Presentation with ulcerative lesions was the most common clinical type in our study as in other series [7,9]. Almost 81% of the PG lesions were located on lower extremity. Interestingly, one of these cases was triggered with wet cupping (or called ‘hijama’) therapy which is a form of alternative medicine (Fig. 3). In this technique before the cups are applied, tiny incisions are made in the skin for the elimination of toxic blood or fluids. We emphasize this patient because of distinct clinical picture with sterile bullae rapidly progressing to shallow ulceration. This patient with preceding hijama history, seem to be the first reported in the literature. He was successfully treated with corticosteroid monotherapy.

PG should be included in the differential diagnosis of breast ulcers. Among female patients (6) breast involvement was also common (50%) in our series. It is well known that postoperative pyoderma gangrenosum commonly affects breasts [10]. One of our patients with bilaterally breast involvement had had breast reduction immediately before the occurrence of PG lesion. Recently, Maverakis et al. reported the results of Delphi consensus on diagnostic criteria of ulcerative PG [11]. In their report presence of multiple ulcers at least one anterior lower leg was one of the newly introduced diagnostic criteria. As they have stated we observed involvement of the anterior leg involvement in 58% of patients. Also, as the panel has agreed that cribriform or wrinkled paper scarring is useful in the diagnosis of PG, we observed these scars during healing process in half of the patients with ulcerations.

In the literature, percentage of the association with underlying diseases varies between 50%-70% [7, 2]. PG is associated with systemic diseases in 68.7% of our patients. It has been suggested that comorbidities including diabetes and PVD may be contributing factors for the development of PG [7]. However we did not include newly reported associations including endocrinopathies [12]. Hematological disorders were the most common underlying diseases in our series. Of note coincidental findings which were detected after the diagnosis of PG were considerable (Table 2). Interestingly two of our patients had the diagnosis of PG associated genetic syndromes (PASS and PASH syndrome) in our department. Taken together these results may suggest that individuals in a tertiary care setting are more likely to have concurrent serious or complicated diseases.

Several mucocutaneous diseases have been associated with cocaine consumption. Cocaine induced pyoderma gangrenosum (CIPG) is one of the cutaneous manifestations associated with cocaine use[13]. Clinically, lesions are not indistinguishable from other forms. However they tend to be of greater size and multiple [13]. A male patient with a history of cocaine abuse presented with multiple ulcerative lesions which were located on the upper extremities. He was treated with pulse methylprednisolone and methotrexate (15 mg/weekly, sc). All lesions healed within 4 months but recurrence was noted during follow-up. This would support that CIPG is seem to be more refractory and recurrent.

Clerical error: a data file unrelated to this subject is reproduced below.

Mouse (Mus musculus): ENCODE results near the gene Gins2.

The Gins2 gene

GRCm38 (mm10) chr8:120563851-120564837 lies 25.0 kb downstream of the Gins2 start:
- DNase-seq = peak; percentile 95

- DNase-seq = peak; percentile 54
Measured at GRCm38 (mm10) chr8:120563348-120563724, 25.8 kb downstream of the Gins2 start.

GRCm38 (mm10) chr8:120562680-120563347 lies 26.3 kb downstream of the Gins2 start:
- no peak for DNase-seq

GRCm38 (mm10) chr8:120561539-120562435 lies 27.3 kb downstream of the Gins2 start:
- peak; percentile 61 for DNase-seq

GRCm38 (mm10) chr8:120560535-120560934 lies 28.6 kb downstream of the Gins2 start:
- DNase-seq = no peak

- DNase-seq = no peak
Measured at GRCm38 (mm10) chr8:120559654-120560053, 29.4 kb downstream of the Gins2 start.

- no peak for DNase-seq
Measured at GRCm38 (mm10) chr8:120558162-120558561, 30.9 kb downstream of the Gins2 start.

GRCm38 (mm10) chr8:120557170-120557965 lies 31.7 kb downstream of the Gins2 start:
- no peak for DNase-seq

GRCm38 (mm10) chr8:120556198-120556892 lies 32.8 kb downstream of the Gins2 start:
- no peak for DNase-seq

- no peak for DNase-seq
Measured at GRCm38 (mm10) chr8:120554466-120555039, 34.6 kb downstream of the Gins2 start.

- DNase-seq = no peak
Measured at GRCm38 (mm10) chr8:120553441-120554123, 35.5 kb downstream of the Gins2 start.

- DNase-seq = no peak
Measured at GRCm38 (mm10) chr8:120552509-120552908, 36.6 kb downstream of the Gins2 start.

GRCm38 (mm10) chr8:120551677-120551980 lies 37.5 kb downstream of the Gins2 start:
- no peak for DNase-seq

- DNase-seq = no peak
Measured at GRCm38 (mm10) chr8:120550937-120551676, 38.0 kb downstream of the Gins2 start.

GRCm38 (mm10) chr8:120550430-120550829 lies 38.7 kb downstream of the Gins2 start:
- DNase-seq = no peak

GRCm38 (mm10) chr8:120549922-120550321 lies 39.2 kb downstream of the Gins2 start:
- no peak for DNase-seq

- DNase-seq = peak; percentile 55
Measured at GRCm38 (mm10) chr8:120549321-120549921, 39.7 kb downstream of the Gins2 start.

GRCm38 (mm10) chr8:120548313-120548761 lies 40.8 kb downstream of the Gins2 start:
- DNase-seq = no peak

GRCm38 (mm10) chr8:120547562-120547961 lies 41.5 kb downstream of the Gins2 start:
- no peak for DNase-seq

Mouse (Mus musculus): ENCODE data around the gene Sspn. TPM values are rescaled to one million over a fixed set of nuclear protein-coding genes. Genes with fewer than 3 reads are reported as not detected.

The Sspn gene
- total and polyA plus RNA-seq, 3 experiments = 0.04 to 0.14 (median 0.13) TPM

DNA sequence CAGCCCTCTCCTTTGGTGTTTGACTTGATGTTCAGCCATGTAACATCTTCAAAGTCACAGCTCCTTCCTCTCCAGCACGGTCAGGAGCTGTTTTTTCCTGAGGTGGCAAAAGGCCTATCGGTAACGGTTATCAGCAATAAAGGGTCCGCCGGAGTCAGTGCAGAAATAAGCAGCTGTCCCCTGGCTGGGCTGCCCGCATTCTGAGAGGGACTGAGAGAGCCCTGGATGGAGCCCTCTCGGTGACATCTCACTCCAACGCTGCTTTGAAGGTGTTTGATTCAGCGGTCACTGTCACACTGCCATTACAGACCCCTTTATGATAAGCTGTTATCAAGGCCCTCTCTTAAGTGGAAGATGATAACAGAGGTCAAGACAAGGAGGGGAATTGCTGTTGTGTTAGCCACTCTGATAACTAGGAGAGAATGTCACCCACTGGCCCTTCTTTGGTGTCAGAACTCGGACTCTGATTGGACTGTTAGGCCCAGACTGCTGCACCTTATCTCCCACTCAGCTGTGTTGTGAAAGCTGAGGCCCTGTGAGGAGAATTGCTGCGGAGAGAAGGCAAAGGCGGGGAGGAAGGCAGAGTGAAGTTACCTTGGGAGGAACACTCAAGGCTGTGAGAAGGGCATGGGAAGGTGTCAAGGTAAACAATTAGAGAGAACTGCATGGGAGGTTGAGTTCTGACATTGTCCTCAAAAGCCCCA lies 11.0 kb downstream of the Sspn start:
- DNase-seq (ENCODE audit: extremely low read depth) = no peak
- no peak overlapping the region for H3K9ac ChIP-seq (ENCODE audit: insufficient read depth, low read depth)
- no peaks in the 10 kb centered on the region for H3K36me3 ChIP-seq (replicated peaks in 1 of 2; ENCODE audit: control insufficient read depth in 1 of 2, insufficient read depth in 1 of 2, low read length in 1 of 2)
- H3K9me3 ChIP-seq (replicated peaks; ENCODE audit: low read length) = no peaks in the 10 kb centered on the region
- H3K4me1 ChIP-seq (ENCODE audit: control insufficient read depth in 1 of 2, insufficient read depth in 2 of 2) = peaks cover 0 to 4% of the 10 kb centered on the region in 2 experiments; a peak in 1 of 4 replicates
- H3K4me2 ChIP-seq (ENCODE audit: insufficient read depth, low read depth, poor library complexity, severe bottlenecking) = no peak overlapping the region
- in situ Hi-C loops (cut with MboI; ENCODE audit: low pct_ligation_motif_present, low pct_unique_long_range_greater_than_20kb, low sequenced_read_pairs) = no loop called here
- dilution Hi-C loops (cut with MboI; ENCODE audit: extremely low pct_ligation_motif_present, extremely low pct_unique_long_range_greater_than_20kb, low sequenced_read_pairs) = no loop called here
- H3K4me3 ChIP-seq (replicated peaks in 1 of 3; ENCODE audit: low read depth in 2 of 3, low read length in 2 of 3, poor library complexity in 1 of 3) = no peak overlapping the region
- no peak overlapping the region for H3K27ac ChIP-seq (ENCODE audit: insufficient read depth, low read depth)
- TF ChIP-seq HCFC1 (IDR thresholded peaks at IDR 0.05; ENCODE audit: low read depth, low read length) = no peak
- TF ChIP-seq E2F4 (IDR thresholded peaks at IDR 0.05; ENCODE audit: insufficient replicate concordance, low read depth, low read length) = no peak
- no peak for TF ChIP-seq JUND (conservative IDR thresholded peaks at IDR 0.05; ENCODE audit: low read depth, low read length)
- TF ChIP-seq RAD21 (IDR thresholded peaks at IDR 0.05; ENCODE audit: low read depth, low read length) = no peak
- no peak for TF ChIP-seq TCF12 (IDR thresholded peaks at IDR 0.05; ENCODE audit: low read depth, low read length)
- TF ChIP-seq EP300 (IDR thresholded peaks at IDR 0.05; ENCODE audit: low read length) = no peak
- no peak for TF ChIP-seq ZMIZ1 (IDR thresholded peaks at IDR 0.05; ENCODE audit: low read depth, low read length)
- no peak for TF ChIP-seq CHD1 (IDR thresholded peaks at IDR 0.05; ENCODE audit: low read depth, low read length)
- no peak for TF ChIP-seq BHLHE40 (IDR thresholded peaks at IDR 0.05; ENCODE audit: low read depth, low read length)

To date, there are still no established gold-standard treatment strategy and uniformly effective therapy for PG. The main aim is to promote wound healing and to reduce the pain by reducing inflammation. Milder forms of disease may be treated with local wound care [14]. In our clinical practice we usually prefer topical modalities in combination with systemic treatments. In this series, we had two patients who were exclusively controlled with topical wound therapy. Because of small sample size our study can provide little guidance regarding the choice of systemic therapy. However we observed shorter periods of healing in patients who were initially treated with systemic corticosteroids (usually oral corticosteroids). In our series, four patients required immunosuppresive polytherapy. All these patients had severe form of PG and severe comorbidities requiring faster taper of corticosteroids. Anti-tumor necrosis factor alfa (anti-TNF-〈) agents are another treatment option for resistant PG [15]. TNF-〈 is the main inflammatory mediator of PASS syndrome [5]. We preferred to use infliximab in two patients who had the diagnosis of Behcet disease and PASS syndromes.

In our retrospective study of PG patients healing was achieved approximately within 4 months in 75% of the cases. Forty three percent of the patients were successfully treated with first-line immunosuppressive monotherapy. Our results were comparable with previous reports [9, 16]. It has been reported that recurrence rates of PG is 17-61% [9]. In our series of 16 patients, only 3 (18.7%) patients who were suffering from co-morbid (psoriatic arthritis in one, ulcerative colitis in one and seronegative spondyloarthropathy in one) chronic diseases had recurrent attacks.

Our study has several limitations related to its retrospective design and evaluation of small number of patients. So we were unable to detect a statistical difference in many of parameters between subgroups. Because of rarity the disorder it is quite difficult to present large number of cases. Nevertheless it is not possible for us to draw strong conclusions based on the data reported here.


These results described here represent our tertiary centre experience to date. Our study demonstrated a series of 16 patients with PG. Underlying systemic diseases were observed in 68% of the patients. Haematological disorders (MGUS and multiple myeloma) and seronegative arthritis were the most common (25%) associated diseases. Development of new lesions after trauma and surgery was documented in two of the patients. Most of the patients (43%) were controlled with first line immunosuppressive monotherapy, mainly systemic corticosteroid therapy. Mean duration to complete remission was 4.6 months. Recurrence was noted in three (18%) individuals.

Statement of Human and Animal Rights

All procedures followed were in accordance with the ethical standards of the responsible committee on human experimentation (institutional and national) and with the Helsinki Declaration of 1975, as revised in 2008.


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Source of Support: Nil

Conflict of Interest: None declared.